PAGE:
EU Nationalists Vow to Block Migrants Despite Economic Boon
(Bloomberg) -- Europe’s nationalist leaders called for pro-family and anti-immigration policies to resolve a demographic crisis, even as declining populations and severe labor shortages force them to open their doors to foreign workers.
Hungarian Prime Minister Viktor Orban hosted the leaders of the Czech Republic, Serbia and Slovenia at a demographic-focused forum in Budapest, where he said immigration was a threat to the survival of western civilization rather than an antidote.
“Some civilizations are capable of reproducing themselves, western civilization isn’t,” Orban, who’s become a trailblazer for fellow nationalists in the European Union, told the forum on Thursday that also included former U.S. Vice President Mike Pence. “Worse, it can’t even decide if that’s a problem.”
Opposition to immigration has underpinned a nationalist turn sweeping across much of eastern Europe. That has been accompanied by the rolling back of democratic freedoms in countries like Hungary, Poland and Slovenia, straining relations within the EU.
The stance also clashes with a raft of economic studies that show immigration boosts the economies and wages of countries that open their doors to foreign workers. The International Monetary Fund has said that for every 1 percentage-point increase in the inflow of immigrants relative to total employment in rich nations, output increases by 1% within five years.
While pro-family measures including tax rebates and housing subsidies have helped eastern European leaders win elections, expand economic growth and even boost fertility rates, the region continues to be among those with the fastest rates of population declines, according to United Nations data.
Slovenian Prime Minister Janez Jansa, who chairs the EU’s rotating presidency, called it the “elephant in the room.”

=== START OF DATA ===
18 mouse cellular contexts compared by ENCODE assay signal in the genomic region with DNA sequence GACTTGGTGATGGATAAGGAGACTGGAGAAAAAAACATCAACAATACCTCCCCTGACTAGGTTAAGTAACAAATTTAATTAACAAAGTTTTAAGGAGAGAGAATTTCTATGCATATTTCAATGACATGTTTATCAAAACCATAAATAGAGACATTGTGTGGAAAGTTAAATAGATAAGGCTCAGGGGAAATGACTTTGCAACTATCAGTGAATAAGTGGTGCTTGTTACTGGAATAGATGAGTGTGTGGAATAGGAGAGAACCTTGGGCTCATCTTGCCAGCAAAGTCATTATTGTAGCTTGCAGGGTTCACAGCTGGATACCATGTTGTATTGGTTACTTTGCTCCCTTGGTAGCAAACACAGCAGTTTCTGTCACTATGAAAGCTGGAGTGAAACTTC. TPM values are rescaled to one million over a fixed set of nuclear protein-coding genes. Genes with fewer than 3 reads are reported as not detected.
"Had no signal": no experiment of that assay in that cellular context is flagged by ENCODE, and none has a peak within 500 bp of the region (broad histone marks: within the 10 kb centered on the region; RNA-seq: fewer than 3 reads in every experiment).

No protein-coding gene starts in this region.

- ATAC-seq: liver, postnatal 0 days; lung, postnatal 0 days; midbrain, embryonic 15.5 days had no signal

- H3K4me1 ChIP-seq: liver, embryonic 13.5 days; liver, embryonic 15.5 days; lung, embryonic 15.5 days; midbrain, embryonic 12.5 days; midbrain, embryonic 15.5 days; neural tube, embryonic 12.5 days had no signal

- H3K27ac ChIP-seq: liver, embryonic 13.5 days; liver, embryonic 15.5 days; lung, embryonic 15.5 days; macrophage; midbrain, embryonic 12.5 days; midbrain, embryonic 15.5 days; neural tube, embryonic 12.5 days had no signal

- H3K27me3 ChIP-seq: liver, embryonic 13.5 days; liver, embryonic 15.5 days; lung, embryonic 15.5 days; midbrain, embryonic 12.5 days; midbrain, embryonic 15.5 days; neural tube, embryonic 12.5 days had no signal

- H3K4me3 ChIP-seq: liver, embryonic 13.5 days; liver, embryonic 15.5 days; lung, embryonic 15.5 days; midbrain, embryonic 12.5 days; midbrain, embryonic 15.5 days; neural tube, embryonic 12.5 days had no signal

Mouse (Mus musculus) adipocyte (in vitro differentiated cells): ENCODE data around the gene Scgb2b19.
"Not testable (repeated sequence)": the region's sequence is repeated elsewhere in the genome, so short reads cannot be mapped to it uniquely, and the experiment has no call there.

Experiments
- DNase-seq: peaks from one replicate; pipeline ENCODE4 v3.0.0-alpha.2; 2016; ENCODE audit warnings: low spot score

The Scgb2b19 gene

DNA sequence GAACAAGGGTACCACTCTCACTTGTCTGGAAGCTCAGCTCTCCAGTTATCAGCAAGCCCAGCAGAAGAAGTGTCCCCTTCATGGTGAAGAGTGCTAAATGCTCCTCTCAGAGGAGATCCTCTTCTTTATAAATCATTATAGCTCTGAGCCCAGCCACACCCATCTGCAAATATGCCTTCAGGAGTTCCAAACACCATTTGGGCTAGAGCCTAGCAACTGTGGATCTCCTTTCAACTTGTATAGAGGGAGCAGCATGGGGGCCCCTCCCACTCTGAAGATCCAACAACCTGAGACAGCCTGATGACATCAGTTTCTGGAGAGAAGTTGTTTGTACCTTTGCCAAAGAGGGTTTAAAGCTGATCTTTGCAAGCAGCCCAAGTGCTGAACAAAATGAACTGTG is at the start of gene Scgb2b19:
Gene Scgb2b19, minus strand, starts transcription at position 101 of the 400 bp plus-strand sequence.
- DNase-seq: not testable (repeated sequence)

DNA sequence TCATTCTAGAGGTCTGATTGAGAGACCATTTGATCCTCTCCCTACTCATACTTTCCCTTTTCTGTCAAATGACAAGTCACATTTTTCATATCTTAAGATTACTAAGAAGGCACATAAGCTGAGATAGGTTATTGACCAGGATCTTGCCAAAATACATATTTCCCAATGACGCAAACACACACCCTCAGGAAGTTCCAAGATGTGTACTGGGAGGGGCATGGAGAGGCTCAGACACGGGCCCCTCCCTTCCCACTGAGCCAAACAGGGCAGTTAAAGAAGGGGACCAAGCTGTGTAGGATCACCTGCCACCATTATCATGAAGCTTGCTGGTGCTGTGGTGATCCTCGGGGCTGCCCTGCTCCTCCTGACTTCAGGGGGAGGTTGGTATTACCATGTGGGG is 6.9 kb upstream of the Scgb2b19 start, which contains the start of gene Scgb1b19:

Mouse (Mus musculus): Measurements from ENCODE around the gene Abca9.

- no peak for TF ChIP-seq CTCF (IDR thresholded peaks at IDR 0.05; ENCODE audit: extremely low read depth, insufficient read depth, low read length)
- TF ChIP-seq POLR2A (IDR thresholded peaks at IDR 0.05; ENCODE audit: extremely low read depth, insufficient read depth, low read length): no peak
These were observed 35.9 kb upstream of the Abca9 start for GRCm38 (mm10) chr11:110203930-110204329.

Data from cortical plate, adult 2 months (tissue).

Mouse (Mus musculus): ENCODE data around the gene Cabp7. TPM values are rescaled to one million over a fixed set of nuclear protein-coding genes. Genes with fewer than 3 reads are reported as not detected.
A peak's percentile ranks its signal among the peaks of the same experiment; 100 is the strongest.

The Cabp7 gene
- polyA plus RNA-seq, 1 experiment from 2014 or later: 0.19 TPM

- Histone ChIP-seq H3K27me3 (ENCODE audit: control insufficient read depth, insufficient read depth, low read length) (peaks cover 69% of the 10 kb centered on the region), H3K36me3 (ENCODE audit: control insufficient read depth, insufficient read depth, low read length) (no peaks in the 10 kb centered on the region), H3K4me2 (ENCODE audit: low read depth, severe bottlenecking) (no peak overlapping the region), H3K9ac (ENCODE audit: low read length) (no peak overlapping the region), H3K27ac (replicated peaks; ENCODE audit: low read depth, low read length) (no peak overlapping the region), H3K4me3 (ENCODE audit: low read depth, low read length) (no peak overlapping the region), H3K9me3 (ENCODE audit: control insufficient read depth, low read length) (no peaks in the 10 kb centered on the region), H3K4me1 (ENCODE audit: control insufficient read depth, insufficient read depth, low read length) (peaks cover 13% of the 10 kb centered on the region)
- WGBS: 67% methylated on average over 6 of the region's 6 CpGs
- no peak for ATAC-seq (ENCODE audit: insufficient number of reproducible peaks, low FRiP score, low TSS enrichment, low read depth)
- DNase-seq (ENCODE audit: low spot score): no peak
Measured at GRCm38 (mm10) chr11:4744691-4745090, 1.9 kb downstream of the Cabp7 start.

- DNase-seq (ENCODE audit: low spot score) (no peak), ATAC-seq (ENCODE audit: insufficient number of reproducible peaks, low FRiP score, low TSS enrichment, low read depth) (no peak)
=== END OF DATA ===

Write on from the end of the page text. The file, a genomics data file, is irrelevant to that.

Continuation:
Czech Prime Minister Andrej Babis, who visited Hungary’s barbed-wire border fence on Wednesday, which Orban erected to keep people out during Europe’s 2015 refugee crisis, railed against “mass uncontrolled migration.” He said Oct. 8-9 elections will boil down to the issue of immigration and voters will decide “who will live and work” in the country.
Meanwhile, Poland followed Latvia and Lithuania this month in declaring a state of emergency at its eastern frontier to stem a surge in arrivals of undocumented migrants from Belarus. The three EU members say Belarusian President Alexander Lukashenko is sending people, mainly from Afghanistan and Iraq, across the border to trigger a crisis in retaliation to sanctions from the bloc.
Away from the spotlight though, many of these same leaders have joined the race to lure foreign workers -- for example from Ukraine and other poorer European states -- to prevent dire labor shortages from smothering their economies as they struggle to recover from the coronavirus pandemic.
There was little acknowledgment of the contradictions. Pence, invited as a guest speaker, maintained there was no middle ground.
“You can be for working-class families, or you can be for open borders, but you can’t be for both,” Pence said.
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